May 14, 2018
By Arianne Robinson
Last May, as city councillors and the mayor planned the 2018 budget process, they endorsed an Intersectional Gender-Based Framework to Assess Budgetary Impacts. (At the time, the word “intersectional” was very popular.) Back then, city staff admitted that the definition of an “intersectional gender-based framework” was still a work in progress.
But the report that was received at the Mayor John Tory’s Executive Committee today provided an answer, stating that gender and equity analysis means focusing on the needs of women and girls and other equity-seeking groups. The committee received the report unanimously.
In addition to that report, the Executive Committee approved a framework for a disaggregated data strategy – that is, smaller units of data within a larger data set – that aims to inform equitable program planning and service delivery in order to help ensure equitable treatment of communities that face barriers and discrimination.
Councillor Paul Ainslie made two amendments to the item to address the challenge of providing data without breaching privacy. These included making sure the Chief Information Officer, the chief transformation officer are included and will report to council in 2019, and that the collection, analysis and reporting of data is in accordance with the city’s Open Data Master Plan.
Ainslie says he has been pushing for this type of change, and that the effects could have a real impact on the city’s services and programs.
“If you look at homeless shelters, for example, I’ve been after [staff] since January. You can look at people that have used data sets around homelessness to figure out where it’s happening most prevalent, and how to deal with it, and the resources that you can put into it and so I think that’s why these data sets need to be released as soon as possible,” Ainslie told Signal Toronto after the meeting.
Omo Akintan, acting director of the city’s Equity Diversity and Human Rights Division, gave an example of how it may be used.
“If a division was looking to reduce a program’s hours of operation, an equity impact analysis could involve doing an assessment of the service users during the course of each day and determining if there are equity-seeking groups or vulnerable populations that rely on the program during certain hours.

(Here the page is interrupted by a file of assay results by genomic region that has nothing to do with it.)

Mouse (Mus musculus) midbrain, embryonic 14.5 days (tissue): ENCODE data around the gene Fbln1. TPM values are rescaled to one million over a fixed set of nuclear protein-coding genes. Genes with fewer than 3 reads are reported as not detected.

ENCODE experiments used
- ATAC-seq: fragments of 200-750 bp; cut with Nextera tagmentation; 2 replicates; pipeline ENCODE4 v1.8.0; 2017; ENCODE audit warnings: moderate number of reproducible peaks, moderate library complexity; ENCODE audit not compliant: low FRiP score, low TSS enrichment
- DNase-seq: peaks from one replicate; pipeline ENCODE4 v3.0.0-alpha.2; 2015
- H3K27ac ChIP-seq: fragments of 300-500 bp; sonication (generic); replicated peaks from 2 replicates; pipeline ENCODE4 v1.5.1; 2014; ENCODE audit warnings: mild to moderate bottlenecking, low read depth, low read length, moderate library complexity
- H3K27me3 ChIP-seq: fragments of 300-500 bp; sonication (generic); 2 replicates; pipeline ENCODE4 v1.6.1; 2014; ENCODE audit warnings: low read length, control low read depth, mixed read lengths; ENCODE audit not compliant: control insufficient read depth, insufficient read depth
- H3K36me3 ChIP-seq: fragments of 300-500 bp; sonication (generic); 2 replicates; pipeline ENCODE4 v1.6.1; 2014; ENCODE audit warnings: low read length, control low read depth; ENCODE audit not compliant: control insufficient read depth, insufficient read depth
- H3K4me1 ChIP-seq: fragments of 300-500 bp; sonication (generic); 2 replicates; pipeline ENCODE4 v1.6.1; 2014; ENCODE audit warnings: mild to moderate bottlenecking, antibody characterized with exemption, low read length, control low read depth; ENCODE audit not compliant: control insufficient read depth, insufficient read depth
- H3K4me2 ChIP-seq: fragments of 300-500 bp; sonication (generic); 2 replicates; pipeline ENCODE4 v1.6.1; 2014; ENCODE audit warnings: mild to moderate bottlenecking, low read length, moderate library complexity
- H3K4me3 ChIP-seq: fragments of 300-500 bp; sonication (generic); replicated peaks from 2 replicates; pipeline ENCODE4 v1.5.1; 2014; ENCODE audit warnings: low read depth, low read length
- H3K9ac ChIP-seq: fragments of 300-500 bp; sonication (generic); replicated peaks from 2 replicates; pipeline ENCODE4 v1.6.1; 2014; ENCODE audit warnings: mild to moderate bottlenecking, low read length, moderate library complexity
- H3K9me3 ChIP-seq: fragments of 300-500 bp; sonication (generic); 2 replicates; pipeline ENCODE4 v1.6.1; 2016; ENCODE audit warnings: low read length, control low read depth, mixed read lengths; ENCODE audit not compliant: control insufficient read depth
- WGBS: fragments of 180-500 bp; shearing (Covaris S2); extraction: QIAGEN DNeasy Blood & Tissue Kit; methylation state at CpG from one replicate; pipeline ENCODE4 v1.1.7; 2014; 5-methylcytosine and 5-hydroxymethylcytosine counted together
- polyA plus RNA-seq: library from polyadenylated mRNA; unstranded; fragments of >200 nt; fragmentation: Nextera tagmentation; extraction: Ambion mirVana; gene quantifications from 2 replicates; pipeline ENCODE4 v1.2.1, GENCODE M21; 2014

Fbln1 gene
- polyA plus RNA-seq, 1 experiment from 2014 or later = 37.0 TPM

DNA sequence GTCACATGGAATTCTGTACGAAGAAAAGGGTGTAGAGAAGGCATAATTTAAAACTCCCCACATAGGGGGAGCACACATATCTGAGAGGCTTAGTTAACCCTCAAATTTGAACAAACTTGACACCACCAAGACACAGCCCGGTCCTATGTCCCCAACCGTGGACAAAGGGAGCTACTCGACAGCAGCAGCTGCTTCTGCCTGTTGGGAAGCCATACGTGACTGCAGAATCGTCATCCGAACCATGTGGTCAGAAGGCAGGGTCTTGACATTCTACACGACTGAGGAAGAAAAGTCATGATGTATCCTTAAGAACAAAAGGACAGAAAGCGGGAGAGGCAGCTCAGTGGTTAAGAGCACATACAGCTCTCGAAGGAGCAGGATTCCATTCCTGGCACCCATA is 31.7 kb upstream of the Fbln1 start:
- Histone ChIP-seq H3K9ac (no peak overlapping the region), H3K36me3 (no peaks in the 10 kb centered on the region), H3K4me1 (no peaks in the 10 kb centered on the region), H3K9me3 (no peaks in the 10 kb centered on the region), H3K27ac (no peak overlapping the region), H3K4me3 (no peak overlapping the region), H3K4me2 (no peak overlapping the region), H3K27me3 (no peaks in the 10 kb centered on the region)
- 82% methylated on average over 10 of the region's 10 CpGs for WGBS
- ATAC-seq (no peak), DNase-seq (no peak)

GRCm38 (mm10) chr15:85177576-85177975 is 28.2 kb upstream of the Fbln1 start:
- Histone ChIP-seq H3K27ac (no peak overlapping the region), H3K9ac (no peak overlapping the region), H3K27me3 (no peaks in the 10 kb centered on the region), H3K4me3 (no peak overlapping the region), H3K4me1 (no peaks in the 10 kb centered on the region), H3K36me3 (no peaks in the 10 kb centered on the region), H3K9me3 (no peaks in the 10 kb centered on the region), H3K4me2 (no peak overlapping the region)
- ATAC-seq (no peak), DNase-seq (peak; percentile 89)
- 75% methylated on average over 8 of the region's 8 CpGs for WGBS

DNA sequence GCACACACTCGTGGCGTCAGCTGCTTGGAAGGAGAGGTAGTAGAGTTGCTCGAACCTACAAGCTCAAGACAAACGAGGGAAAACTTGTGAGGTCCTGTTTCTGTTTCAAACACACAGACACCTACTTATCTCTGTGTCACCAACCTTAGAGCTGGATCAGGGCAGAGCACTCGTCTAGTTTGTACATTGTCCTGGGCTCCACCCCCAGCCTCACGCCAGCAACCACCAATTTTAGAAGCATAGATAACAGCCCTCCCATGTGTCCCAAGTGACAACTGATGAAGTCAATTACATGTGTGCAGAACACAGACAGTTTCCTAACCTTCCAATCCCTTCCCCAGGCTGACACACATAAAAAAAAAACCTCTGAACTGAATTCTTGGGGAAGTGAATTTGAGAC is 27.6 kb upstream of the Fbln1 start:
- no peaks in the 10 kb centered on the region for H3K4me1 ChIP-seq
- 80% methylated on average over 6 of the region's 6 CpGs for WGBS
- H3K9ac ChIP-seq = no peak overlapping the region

“By identifying those communities, the division can ensure that any consultation process is accessible to members of those communities. The information learned from the analysis and the consultation can then be considered in the decision-making process. To the extent that those communities’ access may be impacted, the equity impact analysis would direct staff to think through alternatives that will minimize the impact on the equity-seeking groups or vulnerable populations.”
The entire committee approved the framework.
However, back in July 2016 when Councillor Kristyn Wong-Tam moved a motion that would have a similar outcome to the intention of the disaggregated data motion passed today, it was voted down.
Part of that motion was to “incorporate a gender equity perspective into the design, development, adoption and execution of all budgetary processes, in order to promote equitable, effective and appropriate resource allocation and establish adequate budgetary allocations to support gender equity and development programmes which enhance women’s empowerment and develop the necessary analytical and methodological tools and mechanisms for monitoring and evaluation.”
At the time, most of the mayor’s Executive Committee voted against it including Jon Burnside, John Campbell, Christin Carmichael Greb, Raymond Cho, Gary Crawford, Vincent Crisanti, Justin J. Di Ciano, Mark Grimes, Stephen Holyday, Jim Karygiannis, Norman Kelly, Giorgio Mammoliti, Denzil Minnan-Wong, Frances Nunziata (chair), Cesar Palacio, Anthony Perruzza, Jaye Robinson, Michael Thompson and the mayor himself.
Signal Toronto asked the mayor’s office to ask if his position has changed since July 2016 when it comes to using a gender and equity analysis when making decisions about the city’s budget.
Don Peat, the mayor’s spokesperson, referred to the motion passed in 2017 from Councillor Wong-Tam that directed staff to “develop an Intersectional Gender-Based Framework with indicators that will help determine the impacts of City programs and services on various genders during the 2018 Budget process, with the goal of promoting an equitable, effective and appropriate resource allocation to support gender equity, and report back on the progress of the framework, indicators and an implementation plan at the October 2, 2017 meeting of City Council.”
Asked if the mayor supports using disaggregated data for equitable program planning and service delivery, Peat responded with few words. “The Mayor’s vote speaks for itself.“